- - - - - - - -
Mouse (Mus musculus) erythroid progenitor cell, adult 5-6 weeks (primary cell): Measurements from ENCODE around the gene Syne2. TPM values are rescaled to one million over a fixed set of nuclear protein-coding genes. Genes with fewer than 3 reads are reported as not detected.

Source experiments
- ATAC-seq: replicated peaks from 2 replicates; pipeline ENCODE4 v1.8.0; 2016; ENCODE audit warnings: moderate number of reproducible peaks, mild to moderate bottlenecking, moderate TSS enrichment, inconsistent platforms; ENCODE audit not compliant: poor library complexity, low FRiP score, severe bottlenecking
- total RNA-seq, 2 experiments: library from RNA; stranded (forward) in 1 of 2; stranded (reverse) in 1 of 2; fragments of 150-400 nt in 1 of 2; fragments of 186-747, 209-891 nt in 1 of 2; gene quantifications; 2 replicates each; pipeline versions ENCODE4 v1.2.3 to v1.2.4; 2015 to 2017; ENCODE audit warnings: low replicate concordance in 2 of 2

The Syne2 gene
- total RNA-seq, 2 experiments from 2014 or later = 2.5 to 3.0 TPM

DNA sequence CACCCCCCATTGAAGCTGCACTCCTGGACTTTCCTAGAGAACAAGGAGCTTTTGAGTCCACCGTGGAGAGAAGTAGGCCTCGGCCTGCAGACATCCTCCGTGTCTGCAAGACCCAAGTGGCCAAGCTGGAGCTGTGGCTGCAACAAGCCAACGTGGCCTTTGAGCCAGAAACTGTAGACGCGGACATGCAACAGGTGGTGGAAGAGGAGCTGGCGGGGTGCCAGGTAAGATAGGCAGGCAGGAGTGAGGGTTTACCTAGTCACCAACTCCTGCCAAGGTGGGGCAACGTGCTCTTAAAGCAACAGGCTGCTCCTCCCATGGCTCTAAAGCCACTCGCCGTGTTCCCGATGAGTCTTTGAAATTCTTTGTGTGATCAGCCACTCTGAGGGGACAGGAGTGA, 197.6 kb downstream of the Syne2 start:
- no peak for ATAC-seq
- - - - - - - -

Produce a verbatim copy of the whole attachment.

Mouse (Mus musculus) erythroid progenitor cell, adult 5-6 weeks (primary cell): Measurements from ENCODE around the gene Syne2. TPM values are rescaled to one million over a fixed set of nuclear protein-coding genes. Genes with fewer than 3 reads are reported as not detected.

Source experiments
- ATAC-seq: replicated peaks from 2 replicates; pipeline ENCODE4 v1.8.0; 2016; ENCODE audit warnings: moderate number of reproducible peaks, mild to moderate bottlenecking, moderate TSS enrichment, inconsistent platforms; ENCODE audit not compliant: poor library complexity, low FRiP score, severe bottlenecking
- total RNA-seq, 2 experiments: library from RNA; stranded (forward) in 1 of 2; stranded (reverse) in 1 of 2; fragments of 150-400 nt in 1 of 2; fragments of 186-747, 209-891 nt in 1 of 2; gene quantifications; 2 replicates each; pipeline versions ENCODE4 v1.2.3 to v1.2.4; 2015 to 2017; ENCODE audit warnings: low replicate concordance in 2 of 2

The Syne2 gene
- total RNA-seq, 2 experiments from 2014 or later = 2.5 to 3.0 TPM

DNA sequence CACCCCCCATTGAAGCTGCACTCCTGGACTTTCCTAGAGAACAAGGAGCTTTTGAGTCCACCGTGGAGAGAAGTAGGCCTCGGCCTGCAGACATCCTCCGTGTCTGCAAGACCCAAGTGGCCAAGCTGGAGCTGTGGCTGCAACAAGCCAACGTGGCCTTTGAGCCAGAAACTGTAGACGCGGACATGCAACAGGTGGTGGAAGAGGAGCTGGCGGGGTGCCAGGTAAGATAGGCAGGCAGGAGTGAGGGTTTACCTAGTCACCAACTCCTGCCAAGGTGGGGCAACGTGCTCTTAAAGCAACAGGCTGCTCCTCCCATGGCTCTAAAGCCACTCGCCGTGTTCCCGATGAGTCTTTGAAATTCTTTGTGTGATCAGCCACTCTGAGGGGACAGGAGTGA, 197.6 kb downstream of the Syne2 start:
- no peak for ATAC-seq